Community health workers (CHWs) are trusted community partners who utilize unique, nontraditional approaches to care for our members. And they are critical to improving care access and ensuring that our members receive the care they need, when they need it, to manage their conditions. But the health system still lacks an effective way to pay for the services CHWs provide, making federal and state Medicaid policy reforms a priority as we continue to depend on these workers to connect members to care.
The health system still lacks an effective way to pay for the services CHWs provide, making federal and state Medicaid policy reforms a priority as we continue to depend on CHWs to connect members to care.
Impact of community health workers
Research done to date has identified that CHWs can help improve health outcomes and lower health care costs for the Medicaid population. In one study of a program in New York that utilizes CHWs, emergency department visits and hospitalizations decreased and health care savings were achieved for members.1 The impact of CHWs is more directly experienced through individual stories that highlight the work they do every day to support our members.
Tiffany*, a CHW at UnitedHealthcare Community & State, worked with a member who did not want to obtain care for their behavioral health needs. Tiffany first started interactions by explaining the difference between a psychiatrist and a therapist to the member. With that understanding, the member was inclined to make an appointment, which was scheduled, and the member is now continuing to see a therapist on a regular schedule. In addition to their behavioral health needs, the member has experienced numerous falls. However, they did not like to use a walker or wheelchair. Tiffany was able to educate the member about the benefits of using a walker or a wheelchair to ensure their safety. As a result, the member is now willing to try using a walker and has spoken to their primary care provider about ordering one. The member also actively smoked, so Tiffany initiated conversations about the Smoking Cessation Program and a referral was completed. The member is now using a nicotine patch to try to quit smoking.
Reimbursement for community health worker services
While some state Medicaid agencies allow for reimbursement for select CHW services, there is potential for states to allow Medicaid to pay for additional services. Currently, many managed care organizations pay for services provided by CHWs within administrative budgets. But this significantly limits the services that can be covered, and we believe that financing additional services provided by CHWs is critical to strengthening care for our members.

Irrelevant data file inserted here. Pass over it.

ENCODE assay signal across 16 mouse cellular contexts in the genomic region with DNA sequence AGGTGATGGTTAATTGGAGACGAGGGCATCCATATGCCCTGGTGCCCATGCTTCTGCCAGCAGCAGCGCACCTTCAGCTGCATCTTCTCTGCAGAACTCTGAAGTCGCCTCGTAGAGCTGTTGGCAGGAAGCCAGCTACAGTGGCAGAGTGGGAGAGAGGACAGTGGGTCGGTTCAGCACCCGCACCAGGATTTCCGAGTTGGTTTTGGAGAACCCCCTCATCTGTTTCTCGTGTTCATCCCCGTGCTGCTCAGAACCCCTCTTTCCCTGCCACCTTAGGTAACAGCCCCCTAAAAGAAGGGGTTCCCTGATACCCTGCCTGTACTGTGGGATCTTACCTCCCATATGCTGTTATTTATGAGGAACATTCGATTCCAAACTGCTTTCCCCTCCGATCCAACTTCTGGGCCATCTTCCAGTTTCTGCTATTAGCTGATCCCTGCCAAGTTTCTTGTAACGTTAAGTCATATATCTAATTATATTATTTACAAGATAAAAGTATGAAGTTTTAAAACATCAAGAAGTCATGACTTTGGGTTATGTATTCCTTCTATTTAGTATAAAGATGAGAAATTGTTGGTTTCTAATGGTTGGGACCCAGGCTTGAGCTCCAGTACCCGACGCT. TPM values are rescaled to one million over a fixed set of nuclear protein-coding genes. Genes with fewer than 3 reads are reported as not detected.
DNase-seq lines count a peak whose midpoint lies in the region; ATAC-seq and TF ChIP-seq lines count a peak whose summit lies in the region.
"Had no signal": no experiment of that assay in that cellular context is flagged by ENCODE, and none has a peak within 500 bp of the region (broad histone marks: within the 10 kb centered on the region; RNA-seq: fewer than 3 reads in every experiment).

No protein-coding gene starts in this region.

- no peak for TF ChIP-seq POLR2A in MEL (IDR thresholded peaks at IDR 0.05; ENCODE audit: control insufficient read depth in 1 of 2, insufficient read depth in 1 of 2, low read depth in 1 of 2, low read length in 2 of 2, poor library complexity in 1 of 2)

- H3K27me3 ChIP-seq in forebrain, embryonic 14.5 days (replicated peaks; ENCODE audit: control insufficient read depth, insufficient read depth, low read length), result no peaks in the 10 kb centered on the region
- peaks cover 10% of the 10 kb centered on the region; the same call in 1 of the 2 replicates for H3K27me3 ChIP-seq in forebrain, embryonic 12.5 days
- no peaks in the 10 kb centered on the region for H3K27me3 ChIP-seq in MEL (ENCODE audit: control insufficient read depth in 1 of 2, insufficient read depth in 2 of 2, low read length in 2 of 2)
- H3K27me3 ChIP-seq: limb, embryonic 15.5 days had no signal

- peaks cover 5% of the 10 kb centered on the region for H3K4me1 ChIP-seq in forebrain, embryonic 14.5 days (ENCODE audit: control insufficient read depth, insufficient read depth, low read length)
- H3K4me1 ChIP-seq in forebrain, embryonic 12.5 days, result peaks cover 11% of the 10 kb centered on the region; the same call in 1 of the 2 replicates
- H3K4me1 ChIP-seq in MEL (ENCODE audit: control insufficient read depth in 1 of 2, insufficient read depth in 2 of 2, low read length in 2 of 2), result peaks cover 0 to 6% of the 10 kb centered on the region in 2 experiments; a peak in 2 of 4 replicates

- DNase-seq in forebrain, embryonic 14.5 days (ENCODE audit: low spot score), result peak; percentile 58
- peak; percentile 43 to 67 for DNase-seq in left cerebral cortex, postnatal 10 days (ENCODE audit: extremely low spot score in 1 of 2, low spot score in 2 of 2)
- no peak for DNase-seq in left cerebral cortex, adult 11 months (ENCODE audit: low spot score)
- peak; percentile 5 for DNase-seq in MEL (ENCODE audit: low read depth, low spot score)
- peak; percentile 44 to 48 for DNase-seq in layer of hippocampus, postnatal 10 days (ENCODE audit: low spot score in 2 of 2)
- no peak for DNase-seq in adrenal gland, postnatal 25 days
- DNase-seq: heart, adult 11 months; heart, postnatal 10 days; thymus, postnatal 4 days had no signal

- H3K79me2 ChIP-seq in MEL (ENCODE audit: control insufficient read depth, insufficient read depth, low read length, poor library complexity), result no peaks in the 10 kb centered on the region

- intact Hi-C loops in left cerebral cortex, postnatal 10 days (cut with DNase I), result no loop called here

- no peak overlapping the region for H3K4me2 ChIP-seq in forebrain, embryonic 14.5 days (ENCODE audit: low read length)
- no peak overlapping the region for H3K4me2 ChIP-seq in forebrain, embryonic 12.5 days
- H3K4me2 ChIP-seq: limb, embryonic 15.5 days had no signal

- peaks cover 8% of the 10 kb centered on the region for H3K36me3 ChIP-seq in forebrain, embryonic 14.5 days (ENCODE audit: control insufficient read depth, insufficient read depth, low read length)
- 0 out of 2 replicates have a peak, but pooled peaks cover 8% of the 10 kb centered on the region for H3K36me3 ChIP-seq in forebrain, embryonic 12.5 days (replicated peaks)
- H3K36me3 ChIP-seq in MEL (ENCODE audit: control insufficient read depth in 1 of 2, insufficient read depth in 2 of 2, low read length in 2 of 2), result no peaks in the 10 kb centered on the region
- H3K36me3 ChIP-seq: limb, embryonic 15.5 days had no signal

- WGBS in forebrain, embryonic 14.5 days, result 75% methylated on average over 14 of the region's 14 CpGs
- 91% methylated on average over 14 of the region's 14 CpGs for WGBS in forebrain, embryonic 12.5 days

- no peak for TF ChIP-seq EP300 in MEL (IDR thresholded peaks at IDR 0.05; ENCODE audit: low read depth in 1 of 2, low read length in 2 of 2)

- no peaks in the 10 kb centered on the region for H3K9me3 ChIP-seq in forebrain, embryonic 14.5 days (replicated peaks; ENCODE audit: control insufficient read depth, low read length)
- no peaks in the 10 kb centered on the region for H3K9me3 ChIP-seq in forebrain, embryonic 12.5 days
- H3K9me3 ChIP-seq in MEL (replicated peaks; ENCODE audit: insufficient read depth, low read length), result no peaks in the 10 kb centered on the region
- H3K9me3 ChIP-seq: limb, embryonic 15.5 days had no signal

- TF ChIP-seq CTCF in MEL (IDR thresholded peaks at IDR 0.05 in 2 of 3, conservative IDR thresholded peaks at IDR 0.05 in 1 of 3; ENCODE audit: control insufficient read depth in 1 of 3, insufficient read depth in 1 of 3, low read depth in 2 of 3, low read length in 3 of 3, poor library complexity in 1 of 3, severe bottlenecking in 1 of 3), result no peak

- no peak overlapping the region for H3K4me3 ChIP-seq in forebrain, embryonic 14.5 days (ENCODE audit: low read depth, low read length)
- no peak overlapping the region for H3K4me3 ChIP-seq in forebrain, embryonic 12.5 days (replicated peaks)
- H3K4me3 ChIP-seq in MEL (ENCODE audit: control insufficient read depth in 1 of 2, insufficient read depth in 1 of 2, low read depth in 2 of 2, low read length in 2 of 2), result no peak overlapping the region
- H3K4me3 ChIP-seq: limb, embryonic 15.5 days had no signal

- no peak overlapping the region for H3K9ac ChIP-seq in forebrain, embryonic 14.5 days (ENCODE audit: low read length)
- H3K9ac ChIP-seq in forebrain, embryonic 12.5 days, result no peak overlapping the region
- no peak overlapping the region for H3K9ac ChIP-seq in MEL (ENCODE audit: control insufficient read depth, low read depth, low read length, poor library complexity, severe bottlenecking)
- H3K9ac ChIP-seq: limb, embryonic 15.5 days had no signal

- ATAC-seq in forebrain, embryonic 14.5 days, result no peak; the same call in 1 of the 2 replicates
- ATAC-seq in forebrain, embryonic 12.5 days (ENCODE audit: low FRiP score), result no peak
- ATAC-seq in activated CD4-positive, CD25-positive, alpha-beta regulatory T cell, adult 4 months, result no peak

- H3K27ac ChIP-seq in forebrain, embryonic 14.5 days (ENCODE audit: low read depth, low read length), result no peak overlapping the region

While some state Medicaid agencies allow for reimbursement for select CHW services, there is potential for states to allow Medicaid to pay for additional services.
The hesitation to expand coverage for these services is often rooted in the unconventional (but effective) approach many CHWs take to serve members. Whereas Medicaid typically reimburses health plans using codes that indicate specific services performed, CHWs often approach each situation differently to best serve the individual in need of care. This holistic approach to care creates an opportunity to rethink the parameters around CHW services. While the health system requires consistency for reimbursements, it shouldn't be too constraining or require CHWs to adhere to a strictly medical approach, which is not always effective for our members.
Utilizing partnerships to improve care access
At UnitedHealthcare Community & State, we are committed to supporting CHWs and advocating for the critical services they provide. We have formed a formal partnership with the National Association of Community Health Workers, a recently launched organization made up of public health workers that support communities in achieving health, equity and social justice. We also partner with the National Association of Community Health Centers, which focuses on comprehensive care and expanded health care access for the medically underserved and uninsured. We are working with both organizations to support CHWs and advocate for funding the services they provide
By listening and learning from the experiences of these organizations and the CHWs working for UnitedHealthcare Community & State, we are working hard to develop more strategic and inclusive policies and programs to directly improve care for our members.
Thank you to all of the CHWs out there providing critical support — you have our respect and gratitude.
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* Not her real name